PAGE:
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July 16, 1975 - Image 5

Resource type:
Michigan Daily, 1975-07-16

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Wednesday, July 16, 1975


Page Five

Wednesday, July 16, 1975 THE MICHIGAN DAILY Page Five

'California Split:' Altman looks
at the middle class gambling set

In the opening scenes of
R o b e r t Altman's California
Split, it almost seems as if we
are faced with a world which is
virtually devoid of common so-
cial norms. A dinner table is
filled with poker players; little
old ladies shoot craps instead
of playing bingo; and one al-
ways approaches strangers with
a bet.
It soon becomes apparent,
however, that the lifestyle Alt-
man is dealing with is in fact
based on the very values we
associate. with American middle
class culture..
THE VERY structure of Alt-
man's film plays on our expec-
tations. Although the initial im-
presesion is one of fast-paced
excitement, you eventually real-
ize that the characters are
leisurely rambling through the
Picking up conversations from
every corner of the room, the
soundtrack is occasionally gar-
bled and chaotic, but at all
times realistic. The scenes deal
with a montage of images
rather than plot.
The two leading characters,
played -by Elliot Gould and
George Segal, never really pro-
gress. They seem the same at
the end of the film as they were
when we first met them. Like
the physical reality that sur-
rounds them, Charlie (Gould)
and Bill (Segal) have never de-
veloped beyond the point that
serves their immediate needs.

Throughout the film, Altman
continues to twist our concents
of normality. Charlie and his
gambling buddie to be (Bill)
stay with two prostitutes who
say they are friends, behave like
children, and relate to each
other as mother and daughter.
When t h e y aren't entertain-
ing transvestites, they eat Fruit
Loops, read the T.V. Guide, and
hang Christmas lights.'
THE ONLY real family we
are ever shown consists of a
mother watching cartoons in the
bedroom over a strip joint with
her two children, while daddy,
runs an all night poker game in
the next room. In all other ways,
Altman's characters lead a sub-
urban life which typtfies and
yet remains estranged from our
concept of a middle class exist-
The sight of a wad rf bills in
this movie soon becomes ordi-
nary and commonplace. Every-
one is out for money. They
either borrow it, steal t, bet it,
or win it back-but they get it.
The relationship between Char-
lie and Bill began at the poker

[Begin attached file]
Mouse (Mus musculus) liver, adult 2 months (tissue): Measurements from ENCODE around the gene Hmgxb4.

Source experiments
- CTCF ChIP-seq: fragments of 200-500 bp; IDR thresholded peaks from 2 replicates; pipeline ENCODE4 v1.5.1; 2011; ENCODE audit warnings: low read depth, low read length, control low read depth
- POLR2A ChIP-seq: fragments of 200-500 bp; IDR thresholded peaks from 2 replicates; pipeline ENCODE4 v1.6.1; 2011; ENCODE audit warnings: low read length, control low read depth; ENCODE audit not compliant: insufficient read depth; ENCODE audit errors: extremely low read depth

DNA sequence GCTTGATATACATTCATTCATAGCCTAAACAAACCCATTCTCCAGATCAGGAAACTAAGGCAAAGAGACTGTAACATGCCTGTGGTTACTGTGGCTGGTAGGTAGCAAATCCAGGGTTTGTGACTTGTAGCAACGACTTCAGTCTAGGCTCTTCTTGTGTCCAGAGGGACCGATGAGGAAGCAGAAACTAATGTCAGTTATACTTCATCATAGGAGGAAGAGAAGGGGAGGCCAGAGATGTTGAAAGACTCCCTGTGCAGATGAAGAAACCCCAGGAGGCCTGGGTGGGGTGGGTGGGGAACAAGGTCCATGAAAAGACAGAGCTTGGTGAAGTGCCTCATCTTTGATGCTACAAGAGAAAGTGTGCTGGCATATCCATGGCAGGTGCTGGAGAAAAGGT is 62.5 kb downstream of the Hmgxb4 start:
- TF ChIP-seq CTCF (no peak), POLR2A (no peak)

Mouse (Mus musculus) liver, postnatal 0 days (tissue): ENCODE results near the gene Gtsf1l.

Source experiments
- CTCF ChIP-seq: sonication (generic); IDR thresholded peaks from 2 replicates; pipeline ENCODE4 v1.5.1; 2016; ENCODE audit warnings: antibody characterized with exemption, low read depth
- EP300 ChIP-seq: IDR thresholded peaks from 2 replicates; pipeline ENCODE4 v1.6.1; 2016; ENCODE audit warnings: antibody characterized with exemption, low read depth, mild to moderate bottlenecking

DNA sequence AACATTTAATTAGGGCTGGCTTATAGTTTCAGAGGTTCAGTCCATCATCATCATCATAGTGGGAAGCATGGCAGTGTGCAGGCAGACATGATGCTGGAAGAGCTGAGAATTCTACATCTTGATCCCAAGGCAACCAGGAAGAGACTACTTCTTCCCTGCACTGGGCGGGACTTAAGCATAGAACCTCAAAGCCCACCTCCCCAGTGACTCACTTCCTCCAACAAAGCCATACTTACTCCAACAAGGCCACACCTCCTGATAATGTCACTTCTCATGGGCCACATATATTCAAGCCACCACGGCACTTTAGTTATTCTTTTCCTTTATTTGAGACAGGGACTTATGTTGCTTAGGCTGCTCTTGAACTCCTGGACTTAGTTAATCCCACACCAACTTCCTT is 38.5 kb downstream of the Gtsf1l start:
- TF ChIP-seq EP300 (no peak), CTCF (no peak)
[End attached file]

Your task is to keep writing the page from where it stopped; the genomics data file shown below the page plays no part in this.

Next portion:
table. Their friendship thrives
on gambling and the ability to
work as a team.
Charlie's entire existence is
calculated in terms of tin or
lose. This is his world. He moves
within it easily. One night he
dreams he is in Tiajauna win-
ning at the dog tracks, and the
next morning he heads off for
Mexico. He gambles for - the
thrill, not the profits.

CHARLIE is both the prodluct
and the cause of his environ-
ment. He perpetuates its values,
bit is in turn a victim of them.
Bill, on the -other hand, seems
from the first out of place. He
has a job, a home, a wife some-
where, and looks like the kind
of guy that you always wanted
to go steady with in seventh
grade. Halfway through the
film, however, he is already
sucked back into the mold.
Following Charlie's lead, he
manages to lose everything and
in the process come to the point
where his obsession with gam-
bling is no longer just a game.
all the trappings of a commer-
cial film, yet denies its conven-
tions. Instead of casino mob-
steers, we have two not very
polished businessmen. The clubs
and streets do not show a world
of dazzling sophistication, but
rather a view of middle class
America. We see the film exalt
a lifestyle that nobody seems to
Once again, Altman has turn-
ed a genre against his audience.
All of the ingredients are tnere:
gambling men, prostitutes, loan
sharks, even a piano player.
Yet the end product does not
relieve one's standard expecta-
tions. By the end we have an
antithesis to Cagney, Bogart,
and The Sting. For here there
is no love, friendship, or fortune
-even the winners ultimately

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